IFPDA Print Fair
643 Park Avenue
New York, NY 10065
The IFPDA Print Fair is the largest international art fair focused exclusively on the artistic
medium of printmaking. It is noted for its historical depth, exhibiting works from the 16th through 21st centuries.
All dealers exhibiting at the Fair are members of the International Fine Print Dealers Association (IFPDA).
The IFPDA is a non-profit organization of expert art dealers and galleries committed to the highest standards of quality, ethics, and connoisseurship, and to fostering a greater appreciation of fine prints among art collectors and the public. The Association’s thorough vetting assures collectors of each exhibitor’s expertise and professionalism, and of the authenticity and condition of artwork available for purchase. The IFPDA has sponsored the Print Fair since 1991.
The Fair presents nearly 500 years of printmaking from early woodcuts and traditional engravings to etchings, lithographs, and innovative contemporary projects. The wide historical spectrum of artists’ works on view includes old masters Rembrandt, Dürer, and Goltzius; Japanese ukiyo-e; 19th century American masters Winslow Homer, James McNeill Whistler, and Mary Cassatt; European Impressionists Degas and Renoir; American and European Modernists George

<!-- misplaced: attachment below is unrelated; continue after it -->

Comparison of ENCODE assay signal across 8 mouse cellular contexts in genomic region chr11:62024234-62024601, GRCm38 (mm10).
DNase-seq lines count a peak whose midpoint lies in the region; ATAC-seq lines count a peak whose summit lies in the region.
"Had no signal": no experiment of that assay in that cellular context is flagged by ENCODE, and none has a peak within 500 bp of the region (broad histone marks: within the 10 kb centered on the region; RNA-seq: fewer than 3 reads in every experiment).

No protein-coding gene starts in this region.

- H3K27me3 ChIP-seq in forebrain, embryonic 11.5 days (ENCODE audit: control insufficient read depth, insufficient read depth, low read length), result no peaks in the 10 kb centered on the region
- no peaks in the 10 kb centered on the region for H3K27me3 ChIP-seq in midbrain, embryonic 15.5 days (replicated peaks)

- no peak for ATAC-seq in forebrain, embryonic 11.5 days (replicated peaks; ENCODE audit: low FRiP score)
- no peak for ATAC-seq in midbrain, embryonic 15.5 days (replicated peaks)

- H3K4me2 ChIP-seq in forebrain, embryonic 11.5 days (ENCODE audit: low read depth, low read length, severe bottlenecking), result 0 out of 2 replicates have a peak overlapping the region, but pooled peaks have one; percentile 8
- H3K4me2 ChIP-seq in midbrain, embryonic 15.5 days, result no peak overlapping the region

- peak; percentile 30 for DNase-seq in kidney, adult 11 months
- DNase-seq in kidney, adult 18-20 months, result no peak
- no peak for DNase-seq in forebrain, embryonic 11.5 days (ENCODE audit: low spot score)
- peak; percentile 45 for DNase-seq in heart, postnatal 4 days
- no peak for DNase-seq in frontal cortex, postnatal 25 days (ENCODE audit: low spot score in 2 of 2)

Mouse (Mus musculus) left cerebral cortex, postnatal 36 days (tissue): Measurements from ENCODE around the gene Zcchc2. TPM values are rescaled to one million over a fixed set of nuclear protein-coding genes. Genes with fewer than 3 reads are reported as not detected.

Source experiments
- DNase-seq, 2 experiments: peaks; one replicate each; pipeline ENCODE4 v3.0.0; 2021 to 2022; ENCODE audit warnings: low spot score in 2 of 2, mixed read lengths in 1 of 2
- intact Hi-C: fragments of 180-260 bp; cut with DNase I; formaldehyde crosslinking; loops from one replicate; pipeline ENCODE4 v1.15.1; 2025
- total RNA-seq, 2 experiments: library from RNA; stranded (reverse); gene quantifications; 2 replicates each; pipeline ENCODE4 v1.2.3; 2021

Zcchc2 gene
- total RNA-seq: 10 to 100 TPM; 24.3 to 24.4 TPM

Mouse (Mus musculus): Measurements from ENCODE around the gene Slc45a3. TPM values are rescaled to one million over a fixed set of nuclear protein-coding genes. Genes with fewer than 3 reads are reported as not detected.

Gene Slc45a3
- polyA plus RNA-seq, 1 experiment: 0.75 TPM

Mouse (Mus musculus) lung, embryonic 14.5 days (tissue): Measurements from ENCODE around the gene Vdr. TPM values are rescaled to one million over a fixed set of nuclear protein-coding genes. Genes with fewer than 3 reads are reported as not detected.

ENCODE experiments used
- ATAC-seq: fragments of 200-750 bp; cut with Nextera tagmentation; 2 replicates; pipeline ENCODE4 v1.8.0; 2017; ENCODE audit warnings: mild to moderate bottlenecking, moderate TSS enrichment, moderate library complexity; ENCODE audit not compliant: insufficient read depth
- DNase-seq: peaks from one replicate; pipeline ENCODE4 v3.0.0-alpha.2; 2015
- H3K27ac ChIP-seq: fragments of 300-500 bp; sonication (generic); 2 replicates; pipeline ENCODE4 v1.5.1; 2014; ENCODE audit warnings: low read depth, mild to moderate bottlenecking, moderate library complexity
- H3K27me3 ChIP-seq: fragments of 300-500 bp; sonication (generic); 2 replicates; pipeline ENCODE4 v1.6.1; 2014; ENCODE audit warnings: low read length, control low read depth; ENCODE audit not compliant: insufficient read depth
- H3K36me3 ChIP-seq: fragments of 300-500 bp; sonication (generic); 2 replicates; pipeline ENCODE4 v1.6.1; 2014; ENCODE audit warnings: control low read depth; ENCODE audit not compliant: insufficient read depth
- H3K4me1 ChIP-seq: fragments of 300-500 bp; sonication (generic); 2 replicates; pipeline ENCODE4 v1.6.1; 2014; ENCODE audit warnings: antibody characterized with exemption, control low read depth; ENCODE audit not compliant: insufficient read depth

Bellows, Martin Lewis, Pablo Picasso, Henri Matisse, and Max Beckmann; and postwar
masterworks by Jasper Johns, Roy Lichtenstein, Robert Rauschenberg, Andy Warhol, Joan
Mitchell, and Louise Bourgeois. New editions premiere at the Fair from leading contemporary artists such as Chuck Close, Kiki Smith, Richard Serra, and John Baldessari. While rare and important prints will sell at six and seven-figure prices, attendees can find many affordable works in the $500 to $5,000 range.
A “fine” or “original” print is a work of art which has been conceived by the artist to be realized as a print. It is not a copy of a drawing or painting. An artist creates a print by drawing or carving a composition on a hard surface such as a wood block, metal plate, or stone. This surface is then
inked by hand and the image is transferred to paper or another material by applying pressure, thus
creating an “impression” or print. Prints usually exist in multiple impressions, each pulled by hand from the inked surface.